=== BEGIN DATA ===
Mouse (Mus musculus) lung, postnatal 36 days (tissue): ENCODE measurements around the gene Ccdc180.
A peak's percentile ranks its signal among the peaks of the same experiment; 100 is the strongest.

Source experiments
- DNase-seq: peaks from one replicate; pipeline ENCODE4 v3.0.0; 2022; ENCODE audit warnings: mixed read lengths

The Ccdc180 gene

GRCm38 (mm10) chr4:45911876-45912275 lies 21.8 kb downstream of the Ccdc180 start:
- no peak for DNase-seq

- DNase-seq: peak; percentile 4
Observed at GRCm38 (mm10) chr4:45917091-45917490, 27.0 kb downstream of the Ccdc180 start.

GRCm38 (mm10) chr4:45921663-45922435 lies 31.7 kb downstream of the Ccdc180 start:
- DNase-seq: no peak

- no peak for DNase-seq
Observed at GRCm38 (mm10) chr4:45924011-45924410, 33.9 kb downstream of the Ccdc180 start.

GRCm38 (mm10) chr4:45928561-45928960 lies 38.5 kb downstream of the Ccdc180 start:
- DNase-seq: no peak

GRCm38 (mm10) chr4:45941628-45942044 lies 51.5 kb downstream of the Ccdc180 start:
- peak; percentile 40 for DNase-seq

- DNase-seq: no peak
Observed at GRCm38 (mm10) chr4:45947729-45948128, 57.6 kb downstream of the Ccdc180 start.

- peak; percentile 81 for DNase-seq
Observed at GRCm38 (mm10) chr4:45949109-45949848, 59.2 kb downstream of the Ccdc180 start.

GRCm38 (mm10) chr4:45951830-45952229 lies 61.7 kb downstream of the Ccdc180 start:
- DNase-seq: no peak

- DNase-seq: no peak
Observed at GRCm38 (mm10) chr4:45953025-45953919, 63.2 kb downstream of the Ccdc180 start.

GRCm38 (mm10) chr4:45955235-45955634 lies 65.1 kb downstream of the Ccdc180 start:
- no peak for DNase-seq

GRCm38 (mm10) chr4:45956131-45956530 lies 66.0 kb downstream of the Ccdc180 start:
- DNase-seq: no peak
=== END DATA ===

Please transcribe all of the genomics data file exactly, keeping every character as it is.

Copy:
Mouse (Mus musculus) lung, postnatal 36 days (tissue): ENCODE measurements around the gene Ccdc180.
A peak's percentile ranks its signal among the peaks of the same experiment; 100 is the strongest.

Source experiments
- DNase-seq: peaks from one replicate; pipeline ENCODE4 v3.0.0; 2022; ENCODE audit warnings: mixed read lengths

The Ccdc180 gene

GRCm38 (mm10) chr4:45911876-45912275 lies 21.8 kb downstream of the Ccdc180 start:
- no peak for DNase-seq

- DNase-seq: peak; percentile 4
Observed at GRCm38 (mm10) chr4:45917091-45917490, 27.0 kb downstream of the Ccdc180 start.

GRCm38 (mm10) chr4:45921663-45922435 lies 31.7 kb downstream of the Ccdc180 start:
- DNase-seq: no peak

- no peak for DNase-seq
Observed at GRCm38 (mm10) chr4:45924011-45924410, 33.9 kb downstream of the Ccdc180 start.

GRCm38 (mm10) chr4:45928561-45928960 lies 38.5 kb downstream of the Ccdc180 start:
- DNase-seq: no peak

GRCm38 (mm10) chr4:45941628-45942044 lies 51.5 kb downstream of the Ccdc180 start:
- peak; percentile 40 for DNase-seq

- DNase-seq: no peak
Observed at GRCm38 (mm10) chr4:45947729-45948128, 57.6 kb downstream of the Ccdc180 start.

- peak; percentile 81 for DNase-seq
Observed at GRCm38 (mm10) chr4:45949109-45949848, 59.2 kb downstream of the Ccdc180 start.

GRCm38 (mm10) chr4:45951830-45952229 lies 61.7 kb downstream of the Ccdc180 start:
- DNase-seq: no peak

- DNase-seq: no peak
Observed at GRCm38 (mm10) chr4:45953025-45953919, 63.2 kb downstream of the Ccdc180 start.

GRCm38 (mm10) chr4:45955235-45955634 lies 65.1 kb downstream of the Ccdc180 start:
- no peak for DNase-seq

GRCm38 (mm10) chr4:45956131-45956530 lies 66.0 kb downstream of the Ccdc180 start:
- DNase-seq: no peak